International Women’s Day and Women’s History Month: Toward a year-round set of practices of gender equity
There are two kinds of people in this world: those who celebrate and enjoy Valentine’s Day, and those who think that one day of showing love to our partner is simply not enough. I’ve actually met at least one person in the second category and although this may sound silly and irrelevant, it really isn’t. Why do we pick one day, or one week, or even one month to celebrate something or someone?
If we think about International Women’s Day or Women’s History Month, they are opportunities to be more intentional about celebrating women’s contribution throughout time. In 1909, only one day was dedicated to the celebration of Women’s History in the United States. Then, in 1981, Congress allowed each president to dedicate a whole week the celebration of women. Finally, six years later up to today, the US celebrates women during the entire month of March. But, is one month enough? And what about the only one day given to celebrating women worldwide, International Women’s Day on March 8?
Celebrating women should be more than mentioning this topic in classrooms or organizing fun activities for kids with that theme in mind, although there is nothing wrong with those. Celebrating women should also be about us acknowledging the various issues women face today and advocating, every single day of the year, for their eradication.
One of these issues is human trafficking and violence against women. Information released by the Polaris Project reveals that of all the victims of human trafficking around the world, 55% of these victims are women and girls. It must be noted that “victims of sex trafficking can be U.S. citizens, foreign nationals, women, men, children, and LGBTQ individuals”. Human trafficking is not only a global issue but is also present right here in the US. In 2007, 14,588 cases of sex trafficking were reported and, among these cases are women and girls who have been coerced, mistreated, manipulated and taken advantage of.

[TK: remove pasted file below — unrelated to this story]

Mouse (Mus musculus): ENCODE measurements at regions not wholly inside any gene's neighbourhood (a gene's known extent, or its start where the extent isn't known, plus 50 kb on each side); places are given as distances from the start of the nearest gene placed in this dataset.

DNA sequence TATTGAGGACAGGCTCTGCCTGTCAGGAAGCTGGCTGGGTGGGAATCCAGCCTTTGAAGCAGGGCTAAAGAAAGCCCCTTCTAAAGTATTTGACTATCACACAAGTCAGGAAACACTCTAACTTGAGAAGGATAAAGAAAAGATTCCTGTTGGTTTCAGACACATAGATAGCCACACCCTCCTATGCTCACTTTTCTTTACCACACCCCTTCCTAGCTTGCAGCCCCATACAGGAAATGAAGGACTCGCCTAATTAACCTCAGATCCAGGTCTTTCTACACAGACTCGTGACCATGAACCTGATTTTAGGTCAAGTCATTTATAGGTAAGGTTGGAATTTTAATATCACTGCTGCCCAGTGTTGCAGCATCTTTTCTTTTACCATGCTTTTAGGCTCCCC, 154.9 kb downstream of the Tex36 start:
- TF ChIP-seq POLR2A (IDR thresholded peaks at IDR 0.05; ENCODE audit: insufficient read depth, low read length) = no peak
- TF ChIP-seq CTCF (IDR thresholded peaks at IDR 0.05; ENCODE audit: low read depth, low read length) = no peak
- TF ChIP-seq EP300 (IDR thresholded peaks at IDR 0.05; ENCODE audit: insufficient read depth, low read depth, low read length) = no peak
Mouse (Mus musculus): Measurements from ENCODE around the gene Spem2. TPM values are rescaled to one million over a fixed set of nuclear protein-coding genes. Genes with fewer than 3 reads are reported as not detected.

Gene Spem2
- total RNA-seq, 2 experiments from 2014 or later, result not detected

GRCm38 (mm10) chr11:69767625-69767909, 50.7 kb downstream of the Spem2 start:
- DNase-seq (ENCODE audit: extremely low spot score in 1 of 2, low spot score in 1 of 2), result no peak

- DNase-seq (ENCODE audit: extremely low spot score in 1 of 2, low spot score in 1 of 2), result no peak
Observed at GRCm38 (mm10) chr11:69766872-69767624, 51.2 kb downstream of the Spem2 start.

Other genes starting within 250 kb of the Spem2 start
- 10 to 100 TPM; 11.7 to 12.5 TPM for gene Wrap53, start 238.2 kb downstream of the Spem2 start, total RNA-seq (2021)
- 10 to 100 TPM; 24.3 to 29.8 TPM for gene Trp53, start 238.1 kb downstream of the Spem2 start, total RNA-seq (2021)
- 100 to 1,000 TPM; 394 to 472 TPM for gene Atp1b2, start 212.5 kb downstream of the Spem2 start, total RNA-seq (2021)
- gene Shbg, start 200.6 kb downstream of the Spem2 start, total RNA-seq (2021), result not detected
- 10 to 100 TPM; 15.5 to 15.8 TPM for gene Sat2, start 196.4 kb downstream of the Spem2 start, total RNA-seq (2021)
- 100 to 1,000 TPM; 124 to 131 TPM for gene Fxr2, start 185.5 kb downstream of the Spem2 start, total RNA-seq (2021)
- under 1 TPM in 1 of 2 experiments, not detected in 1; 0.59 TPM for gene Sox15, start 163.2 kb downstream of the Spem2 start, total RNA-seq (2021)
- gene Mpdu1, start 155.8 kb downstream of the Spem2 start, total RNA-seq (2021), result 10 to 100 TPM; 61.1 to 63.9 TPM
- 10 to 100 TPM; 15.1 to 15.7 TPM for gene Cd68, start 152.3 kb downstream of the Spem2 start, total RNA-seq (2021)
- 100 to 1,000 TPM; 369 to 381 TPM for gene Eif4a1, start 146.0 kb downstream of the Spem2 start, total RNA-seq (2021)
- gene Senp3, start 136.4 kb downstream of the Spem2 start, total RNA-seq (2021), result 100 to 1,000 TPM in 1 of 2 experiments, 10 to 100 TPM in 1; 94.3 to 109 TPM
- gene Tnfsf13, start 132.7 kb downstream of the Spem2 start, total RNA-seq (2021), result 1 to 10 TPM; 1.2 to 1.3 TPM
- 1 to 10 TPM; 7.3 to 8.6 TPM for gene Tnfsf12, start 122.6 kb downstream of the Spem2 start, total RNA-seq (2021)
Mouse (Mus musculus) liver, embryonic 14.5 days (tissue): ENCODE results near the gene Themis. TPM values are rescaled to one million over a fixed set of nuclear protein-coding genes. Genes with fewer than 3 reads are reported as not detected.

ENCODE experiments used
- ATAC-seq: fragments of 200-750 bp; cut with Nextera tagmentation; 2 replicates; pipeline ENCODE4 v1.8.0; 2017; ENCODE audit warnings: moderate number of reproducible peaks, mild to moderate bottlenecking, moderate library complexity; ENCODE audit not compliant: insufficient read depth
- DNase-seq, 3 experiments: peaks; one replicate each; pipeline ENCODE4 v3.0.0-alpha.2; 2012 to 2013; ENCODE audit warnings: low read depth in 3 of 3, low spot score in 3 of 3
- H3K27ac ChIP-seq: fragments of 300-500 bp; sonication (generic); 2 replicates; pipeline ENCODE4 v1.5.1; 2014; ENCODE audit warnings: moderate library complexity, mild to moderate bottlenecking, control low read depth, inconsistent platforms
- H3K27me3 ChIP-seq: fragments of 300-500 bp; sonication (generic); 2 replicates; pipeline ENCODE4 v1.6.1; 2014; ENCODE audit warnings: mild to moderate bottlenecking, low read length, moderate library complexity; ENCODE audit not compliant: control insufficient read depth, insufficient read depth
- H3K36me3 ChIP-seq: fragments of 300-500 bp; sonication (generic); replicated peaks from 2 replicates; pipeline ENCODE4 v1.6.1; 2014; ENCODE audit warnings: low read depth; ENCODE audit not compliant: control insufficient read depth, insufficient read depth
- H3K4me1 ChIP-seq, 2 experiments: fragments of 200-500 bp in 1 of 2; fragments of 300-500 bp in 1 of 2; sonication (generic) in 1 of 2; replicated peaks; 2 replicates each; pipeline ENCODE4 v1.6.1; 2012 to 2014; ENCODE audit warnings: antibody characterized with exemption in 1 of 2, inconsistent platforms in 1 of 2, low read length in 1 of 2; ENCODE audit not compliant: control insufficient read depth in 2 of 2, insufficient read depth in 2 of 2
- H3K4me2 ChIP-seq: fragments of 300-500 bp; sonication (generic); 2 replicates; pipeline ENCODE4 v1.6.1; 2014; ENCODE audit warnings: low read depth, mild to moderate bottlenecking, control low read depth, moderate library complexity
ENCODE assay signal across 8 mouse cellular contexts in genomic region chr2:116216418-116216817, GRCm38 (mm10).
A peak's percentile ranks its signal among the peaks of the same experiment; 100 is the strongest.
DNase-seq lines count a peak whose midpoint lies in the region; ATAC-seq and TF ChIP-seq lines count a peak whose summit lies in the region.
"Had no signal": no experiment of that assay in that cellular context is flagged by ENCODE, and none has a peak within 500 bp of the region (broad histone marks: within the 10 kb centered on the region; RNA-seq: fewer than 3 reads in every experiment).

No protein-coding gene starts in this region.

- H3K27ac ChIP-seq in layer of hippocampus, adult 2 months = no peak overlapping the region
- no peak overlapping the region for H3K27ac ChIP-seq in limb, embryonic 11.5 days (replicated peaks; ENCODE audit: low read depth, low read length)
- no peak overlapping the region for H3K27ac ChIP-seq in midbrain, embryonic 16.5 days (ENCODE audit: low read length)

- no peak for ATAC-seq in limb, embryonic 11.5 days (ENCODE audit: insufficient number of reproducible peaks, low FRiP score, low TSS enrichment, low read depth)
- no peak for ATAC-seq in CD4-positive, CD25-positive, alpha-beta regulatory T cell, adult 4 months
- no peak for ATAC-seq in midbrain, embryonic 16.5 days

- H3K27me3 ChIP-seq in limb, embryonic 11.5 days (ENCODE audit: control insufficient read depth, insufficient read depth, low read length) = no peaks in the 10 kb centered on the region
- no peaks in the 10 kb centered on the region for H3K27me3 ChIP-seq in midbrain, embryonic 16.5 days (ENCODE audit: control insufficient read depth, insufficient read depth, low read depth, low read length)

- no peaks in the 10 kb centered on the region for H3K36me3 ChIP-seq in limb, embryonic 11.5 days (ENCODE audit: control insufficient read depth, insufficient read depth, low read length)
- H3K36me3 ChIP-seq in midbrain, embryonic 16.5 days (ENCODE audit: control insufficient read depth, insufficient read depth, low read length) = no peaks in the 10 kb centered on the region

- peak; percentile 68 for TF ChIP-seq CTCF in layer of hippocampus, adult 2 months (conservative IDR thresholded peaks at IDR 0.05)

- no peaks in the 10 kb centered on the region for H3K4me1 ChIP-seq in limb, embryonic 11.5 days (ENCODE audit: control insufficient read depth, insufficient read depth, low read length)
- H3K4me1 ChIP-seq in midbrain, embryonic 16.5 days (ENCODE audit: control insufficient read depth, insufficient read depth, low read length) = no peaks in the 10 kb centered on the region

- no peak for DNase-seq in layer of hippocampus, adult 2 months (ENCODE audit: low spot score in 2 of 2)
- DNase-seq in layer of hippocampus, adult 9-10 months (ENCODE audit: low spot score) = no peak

Women also face challenges in the workplace. In 2015, the Boston Globe released an article about the wage gap that still exists here in Massachusetts. One of the interesting points discussed in the article was the fact that, because a woman made less than a potential employer expected, it was assumed that this was due to underperformance when it was actually caused by that specific wage gap.
In terms of health and wellness, women also face challenges. A report released by the UN in 2008 shows that there seems to be a strong correlation between gender equity and health. A woman, for example, who is not empowered, could be at risk for diseases. This is something we understand here at YW Boston, which is why we establish programs like the Women’s and Girls’ Health programs, providing information on health to them and thus empowering them.
Celebrating women implies being constantly aware of the challenges women face. It implies being conscious of the choices that we make on a day to day basis, choices that can support or destroy the underground sex industry. It implies being aware of and speaking against the rape culture that exists in this country and especially in our colleges and universities. It implies equal participation of fathers in the home and lives of their families. It implies advocating for closing of the wage gap. It implies educating oneself on these issues and educating others as well. It implies identifying one or two issues we are particularly passionate about, learning more about them as well as finding ways to act against them. Celebrating International Women’s Day and Women’s History Month implies, not only honoring the contribution of women in the past but also creating an environment ideal for the contribution of women and girls of today and of the future.